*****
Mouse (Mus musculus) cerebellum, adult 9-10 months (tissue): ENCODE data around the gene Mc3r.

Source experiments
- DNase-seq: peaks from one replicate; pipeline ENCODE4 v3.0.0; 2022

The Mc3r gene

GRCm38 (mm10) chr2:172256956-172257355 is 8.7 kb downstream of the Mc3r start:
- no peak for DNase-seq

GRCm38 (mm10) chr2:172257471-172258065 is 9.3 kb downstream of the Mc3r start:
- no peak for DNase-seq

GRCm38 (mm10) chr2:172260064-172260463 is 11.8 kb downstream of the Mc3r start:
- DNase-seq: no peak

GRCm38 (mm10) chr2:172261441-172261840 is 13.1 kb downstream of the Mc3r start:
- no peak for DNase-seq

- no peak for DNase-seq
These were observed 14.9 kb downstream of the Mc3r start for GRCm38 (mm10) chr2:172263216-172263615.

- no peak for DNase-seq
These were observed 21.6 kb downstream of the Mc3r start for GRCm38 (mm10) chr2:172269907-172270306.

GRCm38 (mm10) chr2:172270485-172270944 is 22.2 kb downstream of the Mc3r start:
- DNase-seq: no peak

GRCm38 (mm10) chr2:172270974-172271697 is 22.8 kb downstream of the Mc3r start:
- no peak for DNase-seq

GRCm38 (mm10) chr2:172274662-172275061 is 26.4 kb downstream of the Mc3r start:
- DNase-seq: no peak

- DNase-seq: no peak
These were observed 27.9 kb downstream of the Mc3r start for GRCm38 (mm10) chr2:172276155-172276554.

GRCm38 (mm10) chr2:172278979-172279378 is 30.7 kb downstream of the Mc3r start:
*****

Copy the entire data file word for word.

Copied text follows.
Mouse (Mus musculus) cerebellum, adult 9-10 months (tissue): ENCODE data around the gene Mc3r.

Source experiments
- DNase-seq: peaks from one replicate; pipeline ENCODE4 v3.0.0; 2022

The Mc3r gene

GRCm38 (mm10) chr2:172256956-172257355 is 8.7 kb downstream of the Mc3r start:
- no peak for DNase-seq

GRCm38 (mm10) chr2:172257471-172258065 is 9.3 kb downstream of the Mc3r start:
- no peak for DNase-seq

GRCm38 (mm10) chr2:172260064-172260463 is 11.8 kb downstream of the Mc3r start:
- DNase-seq: no peak

GRCm38 (mm10) chr2:172261441-172261840 is 13.1 kb downstream of the Mc3r start:
- no peak for DNase-seq

- no peak for DNase-seq
These were observed 14.9 kb downstream of the Mc3r start for GRCm38 (mm10) chr2:172263216-172263615.

- no peak for DNase-seq
These were observed 21.6 kb downstream of the Mc3r start for GRCm38 (mm10) chr2:172269907-172270306.

GRCm38 (mm10) chr2:172270485-172270944 is 22.2 kb downstream of the Mc3r start:
- DNase-seq: no peak

GRCm38 (mm10) chr2:172270974-172271697 is 22.8 kb downstream of the Mc3r start:
- no peak for DNase-seq

GRCm38 (mm10) chr2:172274662-172275061 is 26.4 kb downstream of the Mc3r start:
- DNase-seq: no peak

- DNase-seq: no peak
These were observed 27.9 kb downstream of the Mc3r start for GRCm38 (mm10) chr2:172276155-172276554.

GRCm38 (mm10) chr2:172278979-172279378 is 30.7 kb downstream of the Mc3r start: